When we know we’ve messed up, why is it that we can’t seem to stop beating ourselves up?  Unfortunately, we all know we can’t turn back the clock, erase everyone’s memory, purge our own and pretend it never happened.  But the best way to quiet the voice in our head that can’t quit the berating is to work on forgiving ourselves.

Self-forgiveness can be much harder than forgiving someone else.  When we’re angry or disappointed in ourselves, we’re stuck inside our own heads, replaying the incident and telling the story of how we messed up over and over.

It might feel impossible to forgive because we believe that whatever we did doesn’t merit forgiveness and we deserve to feel bad. Unfortunately, we’re doing ourselves a disservice by hauling around all that baggage.  And if we’re telling ourselves we deserve to feel bad, other people will suffer alongside us.  We’ll be crabbier and emotionally shut down.  And all the bad feelings can take their toll on us physically – our thinking could get muddled, and our digestion, muscles, and heart could all be negatively affected.

Even though it’s hard, there are ways our can forgive ourselves.  According to Buddhist teachings here’s what we should do:

Take responsibility.  Even though it seems as though taking responsibility might be a burden, it will actually feel like a relief.  Acknowledge the mistake by telling someone.  Turn to a trusted friend and confess.  Detailing the type of hurt we perpetrated can help us get the story straight in our own heads so that we can stop with the general self-beat-down.  Once we’ve got the honest story straight we can catch ourselves when we start replaying it.  When we do find ourselves agonizing over the details again and again, we need stop ourselves and turn our thoughts to something more positive.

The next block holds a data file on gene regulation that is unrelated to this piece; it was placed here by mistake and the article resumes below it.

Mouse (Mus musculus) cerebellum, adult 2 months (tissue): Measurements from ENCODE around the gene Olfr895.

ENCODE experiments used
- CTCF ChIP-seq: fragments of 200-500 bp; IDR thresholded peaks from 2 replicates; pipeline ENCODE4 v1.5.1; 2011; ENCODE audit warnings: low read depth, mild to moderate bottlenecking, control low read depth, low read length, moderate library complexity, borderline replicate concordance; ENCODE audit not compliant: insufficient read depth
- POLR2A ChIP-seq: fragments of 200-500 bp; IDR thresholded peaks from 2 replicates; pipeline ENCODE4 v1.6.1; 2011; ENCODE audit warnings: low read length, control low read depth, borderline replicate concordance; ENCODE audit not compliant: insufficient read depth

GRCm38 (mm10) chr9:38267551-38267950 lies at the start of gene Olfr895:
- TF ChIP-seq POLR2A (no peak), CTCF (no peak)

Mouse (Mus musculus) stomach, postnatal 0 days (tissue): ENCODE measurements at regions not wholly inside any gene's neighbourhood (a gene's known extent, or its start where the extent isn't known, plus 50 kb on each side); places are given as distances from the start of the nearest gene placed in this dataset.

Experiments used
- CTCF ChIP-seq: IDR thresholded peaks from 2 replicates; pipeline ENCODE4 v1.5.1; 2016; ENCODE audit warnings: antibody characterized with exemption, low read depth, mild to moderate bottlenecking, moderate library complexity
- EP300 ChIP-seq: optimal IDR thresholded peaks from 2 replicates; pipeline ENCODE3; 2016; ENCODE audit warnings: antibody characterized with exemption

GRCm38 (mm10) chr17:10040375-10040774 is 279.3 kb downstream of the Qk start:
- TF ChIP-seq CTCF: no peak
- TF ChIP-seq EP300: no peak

Say sorry.  Sometimes all it takes to make things right is a simple apology or a sincere effort to make it right.  If we want to reconcile with the person we harmed, say the hardest word.  Sorry.  Whether or not they accept is up to them, but we can move forward knowing we did our best to right the wrong.  We could also try an act of good will, such as volunteering, to show the person we’ve wronged, and ourselves that we are making an effort.

Tell a new story.  We need to give up the image of ourselves as the person who made that huge mistake. It’s not our burden to shoulder any longer.  So we’ll tell a new story of ourselves as the person who acts as responsibly as possible. We are the sort of person who makes mistakes. We’re human, we are not perfect.  But when we do mess up, we also take responsibility and we do what it takes to make things right.  When we realize the inherent good inside ourselves and our willingness to do right by others when we’ve hurt them, the burden disappears and we walk freely down the road toward forgiving ourselves.